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Hashim Thaci's long road to power

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Hashim Thaci's long road to power


Hashim Thaci appears set to become the next prime minister of what he promises, after December the 10th, will be Europe’s newest country.

Born in Kosovo’s ethnic Albanian heartland in 1968, from the early 1990s he initially joined Ibrahim Rugova’s underground passive resistance movement before deciding that it was ineffective, and taking up the armed struggle against Serb oppression later in the decade.

Full-blown war with the Serbs broke out in 1998 with Thaci leading the Kosovo Liberation Army. His break with Rugova’s policies was complete.

Yet for most Kosovans, Rugova’s name was still the one they chanted in the refugee camps as many distrusted the guerilla’s methods, particularly the older generation.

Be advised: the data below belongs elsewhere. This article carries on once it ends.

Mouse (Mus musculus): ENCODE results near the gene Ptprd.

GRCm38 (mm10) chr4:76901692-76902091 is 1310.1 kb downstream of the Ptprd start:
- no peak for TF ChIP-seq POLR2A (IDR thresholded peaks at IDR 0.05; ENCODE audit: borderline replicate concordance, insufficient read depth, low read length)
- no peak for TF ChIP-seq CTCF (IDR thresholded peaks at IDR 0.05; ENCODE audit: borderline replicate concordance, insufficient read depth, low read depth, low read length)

However the KLA were key players in the conflict and Thaci was invited to US-backed peace talks in France in 1998. He signed a compromise agreement that did not guarantee independence. His fighters disagreed, and Thaci flew home to win them over before returning to the conference, but the deal collapsed after the Serbs rejected it.

That ushered in NATO’s 78-day bombing campaign that forced the Serbs out of Kosovo, which came under a UN mandate which remains to this day.

Thaci then disbanded the KLA, and was courted by international envoys as a man who could deliver stability. He formed the Democratic Party of Kosovo, but voter mistrust, until this weekend, meant he lost every poll he contested against Rugova’s Democratic League of Kosovo.

In 2004 a wave of killing and destruction of Serb churches led Thaci to declare the authors criminals, and insist Kosovo did not only belong to the ethnic Albanians.

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